An example of a more mature key management solution is WalletConnect. If implemented correctly within a dApp, the key management and application logic are totally separate concerns — meaning a dApp does not have wallet-like features (like in EtherDelta).
WalletConnect is a simple protocol used by mobile wallets to sign transactions remotely from your phone.
Instead of copy and pasting your private key from device to device which exposes to malicious attackers, you can simply scan a QR code to connect to your mobile wallet in an end-to-end encrypted connection.
Once you scan the QR code the application on another device can request messages and transactions to be signed securely on your phone and you can control from your wallet when to end the session.
Using WalletConnect makes it easy to manage your private keys from your phone while using applications on different desktops and even other devices like tablets, POS systems and TVs.
It’s architecture is completely free and open-source and can be used by any wallet or application. Currently WalletConnect is supported by 10 wallets.
— Pedro, WalletConnect
A setup where a dApp relies on third-party key management solutions only needs logic to tell the third-party signing mechanism different parts of the transaction to sign — this can increase both UX and security aspects for the user;
- The user will get a familar UI when confirming and signing transactions
- The user is taught that secrets, such as a private keys, are not to be known by applications — this would inturn help them not fall victim to potential specific phishing scams where they’d otherwise be ok entering their secrets on an online form because “it’s what I always do to use a dApp”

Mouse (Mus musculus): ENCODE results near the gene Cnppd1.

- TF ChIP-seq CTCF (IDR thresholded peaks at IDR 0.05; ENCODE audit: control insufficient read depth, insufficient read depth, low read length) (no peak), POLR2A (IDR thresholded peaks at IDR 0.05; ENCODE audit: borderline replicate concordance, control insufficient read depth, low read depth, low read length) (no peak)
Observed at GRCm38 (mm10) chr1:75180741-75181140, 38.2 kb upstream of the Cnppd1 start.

- The user is limiting their attack surface. Instead of having their secrets readily available stored across multiple browser in multiple domain LocalStorage objects, the user only has to protect one device that they know should be the only thing holding their secrets
MyCrypto, for example, made the decision to drop raw secrets from their web application (private keys, mnemonic phrases, keystore files), without losing any user experience using the application at the cost of a security effort because it still allows for many third-party key management applications to interact with the app.
This means total separation of application logic and your secrets on the web app (which you can also compile and run yourself).
Tip: there is a Desktop application for those users who wish to use raw secrets/keys
Having said that, key management is not just about how signing mechanisms work within dApps — it includes, amongst other things, the process of generating keys too. There have been many iterations on user experiences and interfaces to create a new “wallet”, and many public audits done to verify how secure solutions are at generating an entropy-strong secure key for the user.
This isn’t without its risks, however, as there have been multiple “backdoors” in key generation in recent years. One example is one that MyCrypto reported on in May 2019 — Disclosure: Key generation vulnerability found on WalletGenerator.net — potentially malicious.
Key management may be a difficult task to handle in the web3 world, but I urge dApp developers to develop their dApp and rely on the third-party applications that are dedicated to handling keys, for all the reasons talked about above.
Let us know your thoughts, questions, and maybe even share some of your cahllenges in web3. Thanks for reading this!